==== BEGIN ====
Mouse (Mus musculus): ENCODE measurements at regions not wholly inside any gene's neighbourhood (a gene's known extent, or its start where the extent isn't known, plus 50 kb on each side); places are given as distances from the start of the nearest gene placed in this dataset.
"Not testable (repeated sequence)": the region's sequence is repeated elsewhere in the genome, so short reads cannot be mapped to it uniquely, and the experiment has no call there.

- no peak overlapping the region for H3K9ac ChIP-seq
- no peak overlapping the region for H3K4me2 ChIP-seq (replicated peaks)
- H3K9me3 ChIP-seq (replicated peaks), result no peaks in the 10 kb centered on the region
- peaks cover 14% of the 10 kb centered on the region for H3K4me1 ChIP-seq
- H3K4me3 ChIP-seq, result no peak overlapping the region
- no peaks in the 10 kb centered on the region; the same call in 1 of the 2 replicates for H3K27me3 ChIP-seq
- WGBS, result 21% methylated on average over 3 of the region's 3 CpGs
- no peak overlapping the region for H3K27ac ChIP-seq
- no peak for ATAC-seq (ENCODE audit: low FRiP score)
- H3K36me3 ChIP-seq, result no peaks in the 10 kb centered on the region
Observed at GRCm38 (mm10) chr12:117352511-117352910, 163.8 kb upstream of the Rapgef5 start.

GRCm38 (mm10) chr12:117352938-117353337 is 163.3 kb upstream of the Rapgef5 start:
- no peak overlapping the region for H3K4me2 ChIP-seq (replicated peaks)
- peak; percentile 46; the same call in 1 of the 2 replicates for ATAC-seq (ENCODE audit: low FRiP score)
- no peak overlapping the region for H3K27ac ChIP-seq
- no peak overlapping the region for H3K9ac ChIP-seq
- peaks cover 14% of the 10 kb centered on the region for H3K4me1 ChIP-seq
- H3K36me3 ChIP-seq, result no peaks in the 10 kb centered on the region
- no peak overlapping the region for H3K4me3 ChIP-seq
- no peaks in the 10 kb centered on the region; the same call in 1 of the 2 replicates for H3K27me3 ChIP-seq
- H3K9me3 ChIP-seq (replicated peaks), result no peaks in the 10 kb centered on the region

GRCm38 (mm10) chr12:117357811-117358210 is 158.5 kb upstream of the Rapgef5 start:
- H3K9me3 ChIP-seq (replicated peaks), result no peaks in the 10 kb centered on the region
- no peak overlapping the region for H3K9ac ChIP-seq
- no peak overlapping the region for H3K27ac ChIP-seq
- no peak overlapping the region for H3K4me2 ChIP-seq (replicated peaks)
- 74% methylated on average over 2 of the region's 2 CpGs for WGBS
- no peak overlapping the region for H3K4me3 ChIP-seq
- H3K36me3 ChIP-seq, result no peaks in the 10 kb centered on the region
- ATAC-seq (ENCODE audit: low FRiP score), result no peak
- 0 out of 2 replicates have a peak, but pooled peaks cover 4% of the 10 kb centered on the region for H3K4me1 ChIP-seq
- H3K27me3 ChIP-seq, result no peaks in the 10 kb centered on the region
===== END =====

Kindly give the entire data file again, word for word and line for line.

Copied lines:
Mouse (Mus musculus): ENCODE measurements at regions not wholly inside any gene's neighbourhood (a gene's known extent, or its start where the extent isn't known, plus 50 kb on each side); places are given as distances from the start of the nearest gene placed in this dataset.
"Not testable (repeated sequence)": the region's sequence is repeated elsewhere in the genome, so short reads cannot be mapped to it uniquely, and the experiment has no call there.

- no peak overlapping the region for H3K9ac ChIP-seq
- no peak overlapping the region for H3K4me2 ChIP-seq (replicated peaks)
- H3K9me3 ChIP-seq (replicated peaks), result no peaks in the 10 kb centered on the region
- peaks cover 14% of the 10 kb centered on the region for H3K4me1 ChIP-seq
- H3K4me3 ChIP-seq, result no peak overlapping the region
- no peaks in the 10 kb centered on the region; the same call in 1 of the 2 replicates for H3K27me3 ChIP-seq
- WGBS, result 21% methylated on average over 3 of the region's 3 CpGs
- no peak overlapping the region for H3K27ac ChIP-seq
- no peak for ATAC-seq (ENCODE audit: low FRiP score)
- H3K36me3 ChIP-seq, result no peaks in the 10 kb centered on the region
Observed at GRCm38 (mm10) chr12:117352511-117352910, 163.8 kb upstream of the Rapgef5 start.

GRCm38 (mm10) chr12:117352938-117353337 is 163.3 kb upstream of the Rapgef5 start:
- no peak overlapping the region for H3K4me2 ChIP-seq (replicated peaks)
- peak; percentile 46; the same call in 1 of the 2 replicates for ATAC-seq (ENCODE audit: low FRiP score)
- no peak overlapping the region for H3K27ac ChIP-seq
- no peak overlapping the region for H3K9ac ChIP-seq
- peaks cover 14% of the 10 kb centered on the region for H3K4me1 ChIP-seq
- H3K36me3 ChIP-seq, result no peaks in the 10 kb centered on the region
- no peak overlapping the region for H3K4me3 ChIP-seq
- no peaks in the 10 kb centered on the region; the same call in 1 of the 2 replicates for H3K27me3 ChIP-seq
- H3K9me3 ChIP-seq (replicated peaks), result no peaks in the 10 kb centered on the region

GRCm38 (mm10) chr12:117357811-117358210 is 158.5 kb upstream of the Rapgef5 start:
- H3K9me3 ChIP-seq (replicated peaks), result no peaks in the 10 kb centered on the region
- no peak overlapping the region for H3K9ac ChIP-seq
- no peak overlapping the region for H3K27ac ChIP-seq
- no peak overlapping the region for H3K4me2 ChIP-seq (replicated peaks)
- 74% methylated on average over 2 of the region's 2 CpGs for WGBS
- no peak overlapping the region for H3K4me3 ChIP-seq
- H3K36me3 ChIP-seq, result no peaks in the 10 kb centered on the region
- ATAC-seq (ENCODE audit: low FRiP score), result no peak
- 0 out of 2 replicates have a peak, but pooled peaks cover 4% of the 10 kb centered on the region for H3K4me1 ChIP-seq
- H3K27me3 ChIP-seq, result no peaks in the 10 kb centered on the region